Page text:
Speaker: Jerry Cisar
The setting of John 7 is a festive time in Jerusalem, as we will see, but it is a time of severe testing for Jesus. He knowingly walks right into the hornets nest—the place where He is wanted and they desire to kill Him. There are temptations all around: traps to avoid and pressures to make Himself famous.
It is the Feast of Tabernacles… or maybe better, “Feast of Tents.” It reminds us of the tents that the people lived in during their wilderness wanderings, and God protected them. Jesus, however, in a wilderness wandering of His own needs God’s protection. The Word became flesh and tented among us. Now Jesus is reminded that His own tent, His flesh, is like the flowers of the field, it withers and fades quickly. But as we will discover, Jesus will be supernaturally protected.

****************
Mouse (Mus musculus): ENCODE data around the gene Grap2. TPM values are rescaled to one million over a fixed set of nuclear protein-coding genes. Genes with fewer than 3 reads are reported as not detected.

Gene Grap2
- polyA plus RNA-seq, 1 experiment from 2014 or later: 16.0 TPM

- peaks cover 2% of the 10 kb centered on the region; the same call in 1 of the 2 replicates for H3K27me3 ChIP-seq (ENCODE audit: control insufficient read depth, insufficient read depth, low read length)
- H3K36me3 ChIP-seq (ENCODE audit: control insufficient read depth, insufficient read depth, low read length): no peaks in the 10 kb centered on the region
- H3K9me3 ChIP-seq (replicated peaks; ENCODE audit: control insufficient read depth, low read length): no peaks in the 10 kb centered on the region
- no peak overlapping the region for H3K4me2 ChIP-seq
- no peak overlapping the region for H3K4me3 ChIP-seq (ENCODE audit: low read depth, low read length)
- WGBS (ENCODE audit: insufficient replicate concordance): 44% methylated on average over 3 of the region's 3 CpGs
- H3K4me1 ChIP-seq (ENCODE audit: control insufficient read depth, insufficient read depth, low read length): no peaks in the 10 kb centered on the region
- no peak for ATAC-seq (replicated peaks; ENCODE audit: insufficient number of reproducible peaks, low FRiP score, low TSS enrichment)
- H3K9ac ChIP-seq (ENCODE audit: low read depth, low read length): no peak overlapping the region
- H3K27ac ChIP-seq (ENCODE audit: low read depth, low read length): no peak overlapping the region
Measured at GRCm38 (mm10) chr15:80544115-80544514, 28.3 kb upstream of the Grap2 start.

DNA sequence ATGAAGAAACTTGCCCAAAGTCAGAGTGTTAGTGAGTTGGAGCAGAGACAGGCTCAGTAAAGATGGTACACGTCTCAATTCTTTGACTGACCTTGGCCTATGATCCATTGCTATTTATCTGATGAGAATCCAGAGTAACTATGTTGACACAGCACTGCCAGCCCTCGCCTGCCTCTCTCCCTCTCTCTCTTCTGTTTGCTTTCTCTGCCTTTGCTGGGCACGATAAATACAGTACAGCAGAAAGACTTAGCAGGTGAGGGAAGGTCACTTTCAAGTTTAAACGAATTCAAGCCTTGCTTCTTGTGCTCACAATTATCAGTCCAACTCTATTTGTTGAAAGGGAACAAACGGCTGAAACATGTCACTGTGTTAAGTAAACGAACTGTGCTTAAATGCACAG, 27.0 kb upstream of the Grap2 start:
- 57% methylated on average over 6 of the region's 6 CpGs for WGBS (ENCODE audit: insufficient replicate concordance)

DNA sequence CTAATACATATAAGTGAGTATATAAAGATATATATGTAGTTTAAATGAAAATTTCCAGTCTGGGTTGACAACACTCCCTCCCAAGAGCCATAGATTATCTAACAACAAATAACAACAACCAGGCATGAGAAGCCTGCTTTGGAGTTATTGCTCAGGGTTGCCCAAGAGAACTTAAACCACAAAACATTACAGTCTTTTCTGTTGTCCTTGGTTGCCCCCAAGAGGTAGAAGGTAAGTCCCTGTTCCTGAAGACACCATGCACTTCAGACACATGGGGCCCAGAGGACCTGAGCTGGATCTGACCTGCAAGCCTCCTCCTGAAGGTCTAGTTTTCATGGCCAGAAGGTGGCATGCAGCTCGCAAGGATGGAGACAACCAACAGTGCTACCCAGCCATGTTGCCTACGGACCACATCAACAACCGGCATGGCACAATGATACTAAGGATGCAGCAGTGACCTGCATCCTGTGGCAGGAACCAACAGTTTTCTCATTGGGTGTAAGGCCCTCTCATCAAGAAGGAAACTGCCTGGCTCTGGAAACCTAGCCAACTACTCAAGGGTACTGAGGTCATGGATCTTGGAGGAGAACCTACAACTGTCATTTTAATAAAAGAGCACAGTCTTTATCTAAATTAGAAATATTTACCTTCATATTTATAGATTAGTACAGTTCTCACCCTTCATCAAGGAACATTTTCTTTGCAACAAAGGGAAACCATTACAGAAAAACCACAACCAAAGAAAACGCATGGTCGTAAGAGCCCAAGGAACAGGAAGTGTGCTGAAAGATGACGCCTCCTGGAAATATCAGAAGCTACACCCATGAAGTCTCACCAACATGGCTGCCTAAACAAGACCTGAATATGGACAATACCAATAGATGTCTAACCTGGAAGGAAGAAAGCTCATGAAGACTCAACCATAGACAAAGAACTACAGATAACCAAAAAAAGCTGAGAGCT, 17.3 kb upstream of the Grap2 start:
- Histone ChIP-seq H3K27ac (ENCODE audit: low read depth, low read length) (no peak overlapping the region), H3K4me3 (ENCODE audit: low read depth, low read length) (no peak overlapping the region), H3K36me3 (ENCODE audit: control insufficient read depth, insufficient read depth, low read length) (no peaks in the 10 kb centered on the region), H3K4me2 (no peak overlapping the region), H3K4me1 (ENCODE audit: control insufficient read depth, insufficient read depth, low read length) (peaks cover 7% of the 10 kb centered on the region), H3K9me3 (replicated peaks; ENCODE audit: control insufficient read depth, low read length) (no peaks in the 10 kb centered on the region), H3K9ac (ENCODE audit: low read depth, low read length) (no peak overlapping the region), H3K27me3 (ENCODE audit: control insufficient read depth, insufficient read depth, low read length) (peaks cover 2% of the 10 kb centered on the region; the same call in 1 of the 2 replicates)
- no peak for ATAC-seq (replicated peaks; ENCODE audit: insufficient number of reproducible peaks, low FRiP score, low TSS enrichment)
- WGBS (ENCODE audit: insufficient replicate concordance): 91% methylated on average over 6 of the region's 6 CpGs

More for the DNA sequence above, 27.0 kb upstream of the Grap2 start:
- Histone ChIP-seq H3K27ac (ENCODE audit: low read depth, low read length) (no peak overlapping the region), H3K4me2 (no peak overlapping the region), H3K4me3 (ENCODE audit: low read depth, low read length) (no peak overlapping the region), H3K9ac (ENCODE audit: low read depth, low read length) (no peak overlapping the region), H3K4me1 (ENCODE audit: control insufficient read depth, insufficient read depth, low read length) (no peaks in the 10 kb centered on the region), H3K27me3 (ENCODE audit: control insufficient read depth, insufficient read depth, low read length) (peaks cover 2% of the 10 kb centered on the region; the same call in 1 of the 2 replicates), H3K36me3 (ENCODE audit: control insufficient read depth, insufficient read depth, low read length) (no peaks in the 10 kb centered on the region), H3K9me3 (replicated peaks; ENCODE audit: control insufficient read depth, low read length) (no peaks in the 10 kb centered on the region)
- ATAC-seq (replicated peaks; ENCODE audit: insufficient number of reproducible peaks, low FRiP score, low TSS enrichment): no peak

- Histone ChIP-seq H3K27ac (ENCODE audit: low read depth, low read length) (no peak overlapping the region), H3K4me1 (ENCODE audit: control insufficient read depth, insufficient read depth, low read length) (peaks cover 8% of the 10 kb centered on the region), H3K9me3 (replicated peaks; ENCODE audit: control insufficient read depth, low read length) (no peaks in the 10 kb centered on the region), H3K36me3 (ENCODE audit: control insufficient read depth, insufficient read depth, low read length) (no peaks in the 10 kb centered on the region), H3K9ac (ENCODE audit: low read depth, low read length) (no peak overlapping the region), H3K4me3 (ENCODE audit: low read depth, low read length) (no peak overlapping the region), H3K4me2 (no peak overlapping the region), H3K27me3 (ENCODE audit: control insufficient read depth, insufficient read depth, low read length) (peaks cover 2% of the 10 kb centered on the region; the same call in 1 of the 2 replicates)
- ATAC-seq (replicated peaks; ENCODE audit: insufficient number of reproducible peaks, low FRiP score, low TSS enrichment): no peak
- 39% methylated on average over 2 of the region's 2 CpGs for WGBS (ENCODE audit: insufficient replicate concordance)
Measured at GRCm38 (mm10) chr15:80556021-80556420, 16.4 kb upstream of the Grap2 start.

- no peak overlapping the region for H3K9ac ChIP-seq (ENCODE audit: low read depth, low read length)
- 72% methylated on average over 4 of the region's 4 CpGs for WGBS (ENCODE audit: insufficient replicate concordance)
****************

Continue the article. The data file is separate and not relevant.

Many scholars are convinced that John’s Gospel is set up as a dual-trial. On the one hand the Jewish leaders and people put Jesus on trial. On the other, Jesus turns the tables, and throughout is putting them, and ultimately the whole world, on trial. Chapter 7 and 8, are exhibit A! Jesus is on trial, and yet He is the Judge, so in the end, it is His accusers who are in fact convicted of guilt.
If you like courtroom TV, this story is like one of those trials that ends with Perry Mason leading the prosecution’s main witness into offering testimony that proves that witness guilty of the crime in question, resulting in the vindication of the falsely accused defendant. But also like a court room, the transcript is back and forth and at times combative.